…Customer Service or Self-Expression?

Have you ever noticed how some organizations or service providers' names and slogans seem to be focused on their customers while others seem to be an outlet for their owners’ self-expression?

The basic argument is this: the idea that organizations are supposed to serve their customers before anything else became an essential business notion sometime at the end of the 20th Century. A logical consequence was that everything related to the firm –including its identifiers—ought to also contribute toward the mission of customer satisfaction.

The mantra of “The Customer is King” was repeated over and over, to emphasize that organizations of any size exist only to serve –if not exceed!—their customers’ needs. Their satisfaction became at some point and for many organizations –universities and other educational institutions included—the major criterion against which every part of the organization was to be measured and its existence justified. For many re-engineering interventions in the 1990s, the extent to which any department or sub-process contributed to customer satisfaction became the main standard to justify its continuation or explore outsourcing or other options.

This line of thought entered into the names and sometimes even slogans of companies offering certain products or services. For example, I just saw a coupon offered by Pizza Roma, a small parlor whose main line of business is… well, Italian food (Italian-American, some of my purist gourmet friends would say)!! Browsing the newspaper, I also found several “X” Auto Rental, “Y” Health PlanBank of Z” and waiting for my daughter at her most recent orthodontist appointment, I noticed that Reader’s Digest and American Cheerleader were among the magazines available in the waiting room. Their line of business is quite evident from just reading the company –or product—name.

On the other hand, there are many businesses whose name suggests that they are a means to their founder’s self-expression. For example, I am typing this column in a Hewlett-Packard netbook; many other large firms seem to have been similarly named after their founders or early owners, like Dell, Matsushita, Ford, or Barnes & Noble. Clearly, this is not a characteristic of their industries, as we also have IBM (which at some point meant International Business Machines), General Electric (the poster company for a diversified company, which you know sells much more than electric appliances), General Motors, or Amazon.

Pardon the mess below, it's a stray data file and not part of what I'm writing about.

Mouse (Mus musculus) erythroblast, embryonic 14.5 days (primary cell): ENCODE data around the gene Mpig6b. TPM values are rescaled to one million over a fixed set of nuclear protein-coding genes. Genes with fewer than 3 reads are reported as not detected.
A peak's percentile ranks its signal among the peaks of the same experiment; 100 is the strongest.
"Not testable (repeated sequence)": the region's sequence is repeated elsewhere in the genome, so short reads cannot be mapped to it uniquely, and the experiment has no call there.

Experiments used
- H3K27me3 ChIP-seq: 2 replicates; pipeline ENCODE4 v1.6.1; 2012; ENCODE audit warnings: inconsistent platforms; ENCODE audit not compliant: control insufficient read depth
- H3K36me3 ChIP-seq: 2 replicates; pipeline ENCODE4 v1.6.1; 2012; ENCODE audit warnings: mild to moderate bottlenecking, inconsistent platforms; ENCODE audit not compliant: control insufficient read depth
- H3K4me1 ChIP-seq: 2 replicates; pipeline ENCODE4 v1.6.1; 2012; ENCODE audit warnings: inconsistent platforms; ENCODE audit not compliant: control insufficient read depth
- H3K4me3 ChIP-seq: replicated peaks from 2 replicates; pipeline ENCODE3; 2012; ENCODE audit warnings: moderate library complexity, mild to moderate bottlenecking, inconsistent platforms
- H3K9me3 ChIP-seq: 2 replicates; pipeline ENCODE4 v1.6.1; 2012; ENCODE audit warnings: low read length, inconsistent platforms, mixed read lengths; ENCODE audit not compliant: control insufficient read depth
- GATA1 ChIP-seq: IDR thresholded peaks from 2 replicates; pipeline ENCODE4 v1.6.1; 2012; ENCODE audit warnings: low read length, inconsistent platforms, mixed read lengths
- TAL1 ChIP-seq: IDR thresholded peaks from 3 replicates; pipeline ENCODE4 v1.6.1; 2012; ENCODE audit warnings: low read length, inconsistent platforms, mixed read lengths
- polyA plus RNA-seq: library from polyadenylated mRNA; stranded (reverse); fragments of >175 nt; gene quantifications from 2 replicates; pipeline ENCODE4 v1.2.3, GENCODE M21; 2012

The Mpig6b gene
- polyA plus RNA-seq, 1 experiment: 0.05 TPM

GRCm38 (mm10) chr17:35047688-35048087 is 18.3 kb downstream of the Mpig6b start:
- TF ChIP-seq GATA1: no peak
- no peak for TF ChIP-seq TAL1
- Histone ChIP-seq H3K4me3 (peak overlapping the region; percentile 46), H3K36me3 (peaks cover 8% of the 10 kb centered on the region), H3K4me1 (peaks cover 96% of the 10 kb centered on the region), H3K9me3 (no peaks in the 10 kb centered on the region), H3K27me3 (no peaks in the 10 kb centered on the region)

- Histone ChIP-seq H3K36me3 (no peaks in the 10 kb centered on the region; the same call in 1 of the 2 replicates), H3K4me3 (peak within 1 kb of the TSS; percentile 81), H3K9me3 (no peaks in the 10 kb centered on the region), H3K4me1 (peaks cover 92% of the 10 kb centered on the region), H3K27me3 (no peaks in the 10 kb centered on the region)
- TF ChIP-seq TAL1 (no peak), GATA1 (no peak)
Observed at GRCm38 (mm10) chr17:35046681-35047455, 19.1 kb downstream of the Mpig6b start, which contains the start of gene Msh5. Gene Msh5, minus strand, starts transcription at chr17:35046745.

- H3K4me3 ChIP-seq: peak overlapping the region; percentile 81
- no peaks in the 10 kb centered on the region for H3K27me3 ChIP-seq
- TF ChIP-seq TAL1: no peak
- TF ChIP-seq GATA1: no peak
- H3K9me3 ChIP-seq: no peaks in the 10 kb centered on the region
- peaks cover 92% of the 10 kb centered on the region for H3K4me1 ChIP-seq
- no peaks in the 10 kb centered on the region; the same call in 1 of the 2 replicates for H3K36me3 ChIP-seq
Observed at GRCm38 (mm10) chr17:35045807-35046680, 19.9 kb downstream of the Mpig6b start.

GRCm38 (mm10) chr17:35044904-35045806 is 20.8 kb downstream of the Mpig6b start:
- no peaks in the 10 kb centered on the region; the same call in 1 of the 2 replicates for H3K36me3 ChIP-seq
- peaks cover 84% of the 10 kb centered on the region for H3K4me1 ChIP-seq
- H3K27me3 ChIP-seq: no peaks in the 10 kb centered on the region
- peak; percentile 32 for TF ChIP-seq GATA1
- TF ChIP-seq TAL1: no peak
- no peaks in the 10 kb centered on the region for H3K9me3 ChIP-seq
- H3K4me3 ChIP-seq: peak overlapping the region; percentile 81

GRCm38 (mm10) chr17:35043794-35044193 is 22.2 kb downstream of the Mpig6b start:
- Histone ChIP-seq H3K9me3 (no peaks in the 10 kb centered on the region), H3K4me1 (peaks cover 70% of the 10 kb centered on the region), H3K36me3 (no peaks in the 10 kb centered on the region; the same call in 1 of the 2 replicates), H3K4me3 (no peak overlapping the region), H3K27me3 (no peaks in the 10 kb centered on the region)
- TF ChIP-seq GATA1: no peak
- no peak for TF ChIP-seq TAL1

Here the question often is to what extent is the company interested in its customer’s “share of mind”? When the name of the firm is not a direct reference to what it may offer, memorable and meaningful slogans are often needed. Take the example of Sam Walton’s retailing giant, Wal*Mart. At this point in time it’s hard to find a person who doesn’t know what you can find there, but their long time slogan of Always Low Prices has been a very meaningful promise for their target market.

At the end of the day, a healthy dose of promotion will overcome any lack of explicitness that a company or product name or slogan might have relative to what they offer. For a person who did not grow with these brands, who would guess what McDonald’s, Apple, Dior, or Google may sell? In contrast, we do not need a lot of thought to conjecture what products Burger King, MicroSoft, or Toys “R” Us provide. Now, combining the founder’s name –say, Schwab Advisor Services—, or the place of origin –as in Banco Santander—with an explicit reference to the product or service offered, might save thousands of dollars in promotional expense and stay in the public’s mind more easily. Something to keep in mind the next time you’re thinking about opening your own business!

What do you think? I'd like to know your opinion; your suggestions or comments are very much needed to make this column interesting for you, your chapter and your organizations!

¡Hasta la próxima!